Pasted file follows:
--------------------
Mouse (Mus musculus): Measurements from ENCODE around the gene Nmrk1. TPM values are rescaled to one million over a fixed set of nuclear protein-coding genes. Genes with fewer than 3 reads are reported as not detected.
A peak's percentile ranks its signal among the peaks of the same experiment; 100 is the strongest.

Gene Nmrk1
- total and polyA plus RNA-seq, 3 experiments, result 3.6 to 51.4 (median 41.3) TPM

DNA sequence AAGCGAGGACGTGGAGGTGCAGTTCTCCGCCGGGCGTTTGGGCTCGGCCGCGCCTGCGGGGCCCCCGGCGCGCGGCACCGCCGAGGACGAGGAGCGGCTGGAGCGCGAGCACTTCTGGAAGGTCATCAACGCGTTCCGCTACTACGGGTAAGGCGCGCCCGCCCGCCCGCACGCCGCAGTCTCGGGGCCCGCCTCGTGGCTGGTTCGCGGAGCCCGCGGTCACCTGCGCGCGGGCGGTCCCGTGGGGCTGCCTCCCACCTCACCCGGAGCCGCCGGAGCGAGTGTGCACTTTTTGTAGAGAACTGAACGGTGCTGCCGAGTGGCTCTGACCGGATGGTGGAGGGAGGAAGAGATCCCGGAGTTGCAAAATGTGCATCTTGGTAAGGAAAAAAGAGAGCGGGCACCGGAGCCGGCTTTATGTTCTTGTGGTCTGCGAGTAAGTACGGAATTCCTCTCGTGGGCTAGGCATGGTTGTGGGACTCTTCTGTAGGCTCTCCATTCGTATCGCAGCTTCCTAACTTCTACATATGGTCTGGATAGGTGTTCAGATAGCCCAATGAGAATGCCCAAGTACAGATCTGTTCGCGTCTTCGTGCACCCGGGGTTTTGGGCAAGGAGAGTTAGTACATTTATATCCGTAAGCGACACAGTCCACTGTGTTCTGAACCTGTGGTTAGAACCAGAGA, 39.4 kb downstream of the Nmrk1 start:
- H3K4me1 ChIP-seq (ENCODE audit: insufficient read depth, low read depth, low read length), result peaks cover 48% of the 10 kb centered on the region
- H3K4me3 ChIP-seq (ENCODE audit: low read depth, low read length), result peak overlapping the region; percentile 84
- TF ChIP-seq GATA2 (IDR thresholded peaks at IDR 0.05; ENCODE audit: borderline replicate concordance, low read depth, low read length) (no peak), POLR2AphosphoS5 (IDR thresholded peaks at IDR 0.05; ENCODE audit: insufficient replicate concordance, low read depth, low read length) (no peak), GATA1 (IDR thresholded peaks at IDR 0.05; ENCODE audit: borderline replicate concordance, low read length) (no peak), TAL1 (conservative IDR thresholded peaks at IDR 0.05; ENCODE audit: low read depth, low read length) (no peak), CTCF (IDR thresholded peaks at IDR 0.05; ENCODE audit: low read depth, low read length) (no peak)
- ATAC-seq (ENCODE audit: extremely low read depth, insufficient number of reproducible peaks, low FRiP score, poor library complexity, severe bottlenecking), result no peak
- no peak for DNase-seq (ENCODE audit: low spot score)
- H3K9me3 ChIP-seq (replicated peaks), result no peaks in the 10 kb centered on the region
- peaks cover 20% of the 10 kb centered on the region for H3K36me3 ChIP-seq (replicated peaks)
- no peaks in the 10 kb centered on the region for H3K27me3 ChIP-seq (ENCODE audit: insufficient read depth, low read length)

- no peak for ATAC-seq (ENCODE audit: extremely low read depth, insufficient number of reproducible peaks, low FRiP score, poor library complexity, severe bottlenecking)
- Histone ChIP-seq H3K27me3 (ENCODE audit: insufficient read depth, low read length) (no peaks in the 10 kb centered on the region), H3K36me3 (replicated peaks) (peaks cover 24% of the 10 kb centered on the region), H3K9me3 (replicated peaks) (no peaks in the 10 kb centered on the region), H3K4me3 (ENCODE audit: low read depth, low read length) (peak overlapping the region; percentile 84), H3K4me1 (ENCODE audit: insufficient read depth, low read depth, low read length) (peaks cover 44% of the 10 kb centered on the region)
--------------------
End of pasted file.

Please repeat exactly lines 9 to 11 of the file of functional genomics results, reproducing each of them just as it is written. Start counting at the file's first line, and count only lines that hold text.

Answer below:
- ATAC-seq (ENCODE audit: extremely low read depth, insufficient number of reproducible peaks, low FRiP score, poor library complexity, severe bottlenecking), result no peak
- no peak for DNase-seq (ENCODE audit: low spot score)
- H3K9me3 ChIP-seq (replicated peaks), result no peaks in the 10 kb centered on the region